• Updated menu icon: The in-app menu icon will be changed to an icon that is more universally recognized as a menu icon to improve navigation.
  • New settings under Accessibility Features:
    • Ability to reduce color variation: a toggle will allow users to reduce adaptive changes based on book cover colors. Instead the colors will be neutral and have good contrast, enabling easier reading.
    • Text Variation Reduction: Users will be able to adjust the text variation settings to make for easier reading, such as removing text changes for emphasis (italics, etc.).
    • Motion Reduction: This reduces transitional motion in the interface; users can set this preference in their operating system or browser preferences and Libby will learn it automatically upon opening the app.
    • Haptics Reduction: Haptics are subtle vibrations devices use to provide feedback on touch interactions. Users can turn haptics off in Libby at the operating system level on their device or in the accessibility features menu.
    • Orientation Locking: Libby defaults to using a “smart orientation” setting that chooses the device orientation that best suits the content being viewed, but OverDrive has learned from WCAG guidelines that users should be able to override this orientation and select what is easiest for them to use.

With these updates, Libby’s accessibility to disabled users – and users in general – is increasing tenfold. As a disabled library professional myself, it’s always heartening to see changes like these being made, allowing disabled people to more fully participate in society as we deserve to. Hopefully more apps follow suit and continue to improve accessibility to the fullest extent possible!

Steph Diorio is an autistic self-advocate and can be found discussing issues affecting the autistic community and disability community at large on social media. She has spoken at Targeting Autism, a conference regarding autism and libraries, twice, once in 2018 and once in 2019. She is also the archivist/local history librarian here at Hoboken Public Library.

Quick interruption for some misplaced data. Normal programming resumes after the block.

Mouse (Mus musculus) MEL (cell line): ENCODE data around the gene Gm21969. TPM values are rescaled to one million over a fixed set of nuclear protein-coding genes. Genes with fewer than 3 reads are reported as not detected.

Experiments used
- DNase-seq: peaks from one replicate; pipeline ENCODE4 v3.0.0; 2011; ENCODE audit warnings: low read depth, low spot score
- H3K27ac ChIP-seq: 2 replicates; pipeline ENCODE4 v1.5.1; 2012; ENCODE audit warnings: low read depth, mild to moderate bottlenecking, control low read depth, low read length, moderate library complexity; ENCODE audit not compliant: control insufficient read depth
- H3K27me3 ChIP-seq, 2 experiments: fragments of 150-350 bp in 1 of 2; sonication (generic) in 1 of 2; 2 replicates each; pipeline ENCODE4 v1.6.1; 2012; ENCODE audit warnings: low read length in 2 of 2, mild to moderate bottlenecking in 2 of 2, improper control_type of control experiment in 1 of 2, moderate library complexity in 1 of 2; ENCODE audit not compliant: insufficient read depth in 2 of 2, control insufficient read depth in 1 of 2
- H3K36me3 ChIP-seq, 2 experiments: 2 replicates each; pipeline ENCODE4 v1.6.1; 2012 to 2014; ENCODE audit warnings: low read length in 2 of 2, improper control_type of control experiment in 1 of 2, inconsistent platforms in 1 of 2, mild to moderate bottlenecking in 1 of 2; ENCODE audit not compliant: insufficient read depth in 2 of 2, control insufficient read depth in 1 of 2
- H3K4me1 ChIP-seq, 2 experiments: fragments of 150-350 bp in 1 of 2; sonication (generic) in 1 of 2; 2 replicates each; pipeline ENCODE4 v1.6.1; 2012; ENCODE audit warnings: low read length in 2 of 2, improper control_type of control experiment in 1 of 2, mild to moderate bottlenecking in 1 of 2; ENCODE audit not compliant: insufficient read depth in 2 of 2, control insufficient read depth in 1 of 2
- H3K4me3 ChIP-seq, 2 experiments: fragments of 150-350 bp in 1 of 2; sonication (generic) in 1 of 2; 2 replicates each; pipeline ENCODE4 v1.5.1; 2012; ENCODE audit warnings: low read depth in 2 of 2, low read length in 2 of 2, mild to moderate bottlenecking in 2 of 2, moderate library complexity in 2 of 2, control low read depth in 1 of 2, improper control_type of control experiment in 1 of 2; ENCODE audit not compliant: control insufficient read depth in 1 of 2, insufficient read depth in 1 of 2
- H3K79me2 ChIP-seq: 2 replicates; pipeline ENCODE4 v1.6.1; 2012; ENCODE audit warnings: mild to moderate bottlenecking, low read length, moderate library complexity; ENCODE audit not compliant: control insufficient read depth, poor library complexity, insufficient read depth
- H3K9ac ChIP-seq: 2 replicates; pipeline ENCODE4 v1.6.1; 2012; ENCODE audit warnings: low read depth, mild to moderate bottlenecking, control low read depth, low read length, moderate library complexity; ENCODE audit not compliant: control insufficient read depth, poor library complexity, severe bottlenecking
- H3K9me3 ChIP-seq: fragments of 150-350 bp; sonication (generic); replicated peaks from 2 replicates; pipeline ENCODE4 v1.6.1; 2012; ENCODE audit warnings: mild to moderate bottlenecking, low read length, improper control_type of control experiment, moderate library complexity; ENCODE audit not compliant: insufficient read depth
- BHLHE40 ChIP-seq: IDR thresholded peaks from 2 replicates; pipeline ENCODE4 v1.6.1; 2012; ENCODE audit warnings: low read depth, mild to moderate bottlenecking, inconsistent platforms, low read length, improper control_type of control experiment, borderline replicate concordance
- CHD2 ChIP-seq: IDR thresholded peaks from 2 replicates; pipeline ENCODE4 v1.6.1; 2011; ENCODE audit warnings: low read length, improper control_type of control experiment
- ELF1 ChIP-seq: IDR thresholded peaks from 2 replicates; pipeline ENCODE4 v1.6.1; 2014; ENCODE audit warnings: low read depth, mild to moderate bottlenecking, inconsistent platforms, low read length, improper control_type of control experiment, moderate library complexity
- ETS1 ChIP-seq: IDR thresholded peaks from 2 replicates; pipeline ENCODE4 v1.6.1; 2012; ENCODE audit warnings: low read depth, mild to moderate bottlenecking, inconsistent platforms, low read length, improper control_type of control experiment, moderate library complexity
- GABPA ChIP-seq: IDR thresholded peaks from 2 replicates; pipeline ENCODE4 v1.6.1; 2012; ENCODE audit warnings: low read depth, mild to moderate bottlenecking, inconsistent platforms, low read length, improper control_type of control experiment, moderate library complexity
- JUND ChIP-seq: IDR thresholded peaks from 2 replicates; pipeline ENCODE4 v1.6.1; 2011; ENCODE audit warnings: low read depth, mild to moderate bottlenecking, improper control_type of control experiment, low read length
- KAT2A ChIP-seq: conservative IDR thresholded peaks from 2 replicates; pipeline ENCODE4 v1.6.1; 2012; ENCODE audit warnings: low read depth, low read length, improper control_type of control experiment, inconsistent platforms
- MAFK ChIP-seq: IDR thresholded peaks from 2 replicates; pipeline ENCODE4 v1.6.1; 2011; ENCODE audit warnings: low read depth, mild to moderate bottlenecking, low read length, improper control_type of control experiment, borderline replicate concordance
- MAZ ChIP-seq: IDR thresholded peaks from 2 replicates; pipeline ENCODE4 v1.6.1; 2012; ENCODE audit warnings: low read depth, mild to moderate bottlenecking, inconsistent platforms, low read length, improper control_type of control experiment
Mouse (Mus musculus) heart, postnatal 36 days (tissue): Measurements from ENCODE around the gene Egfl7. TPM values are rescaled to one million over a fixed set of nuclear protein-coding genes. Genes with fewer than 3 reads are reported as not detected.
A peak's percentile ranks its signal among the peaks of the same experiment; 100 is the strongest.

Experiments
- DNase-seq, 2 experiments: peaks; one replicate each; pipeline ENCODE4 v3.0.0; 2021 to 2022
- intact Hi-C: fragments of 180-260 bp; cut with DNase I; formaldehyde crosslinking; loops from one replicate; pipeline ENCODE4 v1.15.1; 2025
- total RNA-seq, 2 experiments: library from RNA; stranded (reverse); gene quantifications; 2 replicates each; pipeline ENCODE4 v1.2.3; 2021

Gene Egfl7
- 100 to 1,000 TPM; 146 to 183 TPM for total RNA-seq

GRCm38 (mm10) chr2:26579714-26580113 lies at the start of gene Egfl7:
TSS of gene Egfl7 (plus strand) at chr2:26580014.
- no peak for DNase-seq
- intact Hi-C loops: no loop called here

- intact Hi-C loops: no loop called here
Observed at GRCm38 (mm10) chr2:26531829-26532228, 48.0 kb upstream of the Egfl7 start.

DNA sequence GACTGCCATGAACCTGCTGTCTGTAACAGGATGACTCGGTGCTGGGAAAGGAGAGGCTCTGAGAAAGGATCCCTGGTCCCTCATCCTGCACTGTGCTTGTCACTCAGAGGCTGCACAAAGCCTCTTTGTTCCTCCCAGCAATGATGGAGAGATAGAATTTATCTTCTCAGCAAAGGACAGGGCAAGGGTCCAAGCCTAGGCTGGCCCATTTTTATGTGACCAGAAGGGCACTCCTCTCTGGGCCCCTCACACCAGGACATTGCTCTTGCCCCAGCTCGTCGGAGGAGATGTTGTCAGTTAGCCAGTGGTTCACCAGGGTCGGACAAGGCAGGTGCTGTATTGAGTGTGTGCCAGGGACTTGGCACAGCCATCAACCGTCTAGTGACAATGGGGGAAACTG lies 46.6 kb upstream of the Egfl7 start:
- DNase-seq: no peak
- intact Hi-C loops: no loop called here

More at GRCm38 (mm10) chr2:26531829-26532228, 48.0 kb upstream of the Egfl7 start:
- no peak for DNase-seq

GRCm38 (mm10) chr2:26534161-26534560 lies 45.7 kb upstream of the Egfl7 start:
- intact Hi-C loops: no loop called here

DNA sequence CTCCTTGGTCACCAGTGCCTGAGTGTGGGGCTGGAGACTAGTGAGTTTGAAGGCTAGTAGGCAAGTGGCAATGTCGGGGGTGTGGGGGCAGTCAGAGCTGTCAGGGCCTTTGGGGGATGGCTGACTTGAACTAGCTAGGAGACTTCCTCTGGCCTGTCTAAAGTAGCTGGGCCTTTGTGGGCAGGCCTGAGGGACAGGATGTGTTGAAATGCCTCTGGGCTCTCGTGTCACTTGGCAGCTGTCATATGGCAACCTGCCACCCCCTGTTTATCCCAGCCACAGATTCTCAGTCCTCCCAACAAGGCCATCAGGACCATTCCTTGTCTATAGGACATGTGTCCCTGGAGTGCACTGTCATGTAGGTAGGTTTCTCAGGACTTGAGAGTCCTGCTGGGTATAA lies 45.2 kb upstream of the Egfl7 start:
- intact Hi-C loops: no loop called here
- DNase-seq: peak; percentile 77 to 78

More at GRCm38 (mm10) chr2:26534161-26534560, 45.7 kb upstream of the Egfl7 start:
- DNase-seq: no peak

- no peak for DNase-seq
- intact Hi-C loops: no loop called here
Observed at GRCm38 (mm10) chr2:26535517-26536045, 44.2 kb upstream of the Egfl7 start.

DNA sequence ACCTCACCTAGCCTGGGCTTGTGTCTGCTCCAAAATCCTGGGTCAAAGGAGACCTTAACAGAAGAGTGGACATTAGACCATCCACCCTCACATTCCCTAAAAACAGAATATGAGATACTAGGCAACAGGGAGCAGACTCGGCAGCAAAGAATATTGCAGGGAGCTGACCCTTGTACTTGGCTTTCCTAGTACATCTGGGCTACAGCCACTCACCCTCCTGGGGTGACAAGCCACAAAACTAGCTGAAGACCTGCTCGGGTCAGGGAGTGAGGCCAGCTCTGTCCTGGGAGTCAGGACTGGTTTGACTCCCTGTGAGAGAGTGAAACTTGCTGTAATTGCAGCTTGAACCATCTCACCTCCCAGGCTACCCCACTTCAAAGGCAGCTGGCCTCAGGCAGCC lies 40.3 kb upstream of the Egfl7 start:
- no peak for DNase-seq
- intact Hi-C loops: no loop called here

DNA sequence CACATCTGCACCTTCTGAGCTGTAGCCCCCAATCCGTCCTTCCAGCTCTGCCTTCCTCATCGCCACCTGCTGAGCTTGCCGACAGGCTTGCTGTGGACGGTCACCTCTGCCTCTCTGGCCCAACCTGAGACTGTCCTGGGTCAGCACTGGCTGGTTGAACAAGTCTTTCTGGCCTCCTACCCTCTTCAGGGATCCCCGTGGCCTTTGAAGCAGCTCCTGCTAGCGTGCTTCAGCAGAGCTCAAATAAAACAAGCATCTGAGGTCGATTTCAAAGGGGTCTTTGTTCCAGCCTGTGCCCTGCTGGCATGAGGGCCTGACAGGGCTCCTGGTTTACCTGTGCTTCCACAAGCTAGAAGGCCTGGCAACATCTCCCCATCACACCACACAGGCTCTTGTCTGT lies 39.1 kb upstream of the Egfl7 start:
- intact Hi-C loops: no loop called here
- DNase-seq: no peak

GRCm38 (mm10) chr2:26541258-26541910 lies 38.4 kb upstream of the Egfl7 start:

A High School Classic and a Modern Debut: Catcher in the Rye and Boys of Alabama

12 Jan

Hi all! I’m Emily Sierra, and I am a new library assistant at Hoboken Public Library! With a degree in English with a focus on creative writing, being surrounded by literature and talking about literature is almost second nature for me at this point. But what I’ve enjoyed most since graduating (and since I’ve been able to wander the stacks again) is being able to finally catch up with contemporary fiction and not just be bogged down by all the literary “Greats.”

During the summer of 2020, I picked up a book on a whim: Genevieve Hudson’s debut novel, Boys of Alabama. The first thing that instantly caught my attention was that this would be a queer coming of age story based in a state I was unfamiliar with. The second thing that made me take it home was Hudson’s use of magical realism; weaving and blending the whimsical with the mundane until they are indiscernible. Being a fan of Gabriel García Márquez, I simply had to explore this contemporary addition of the genre.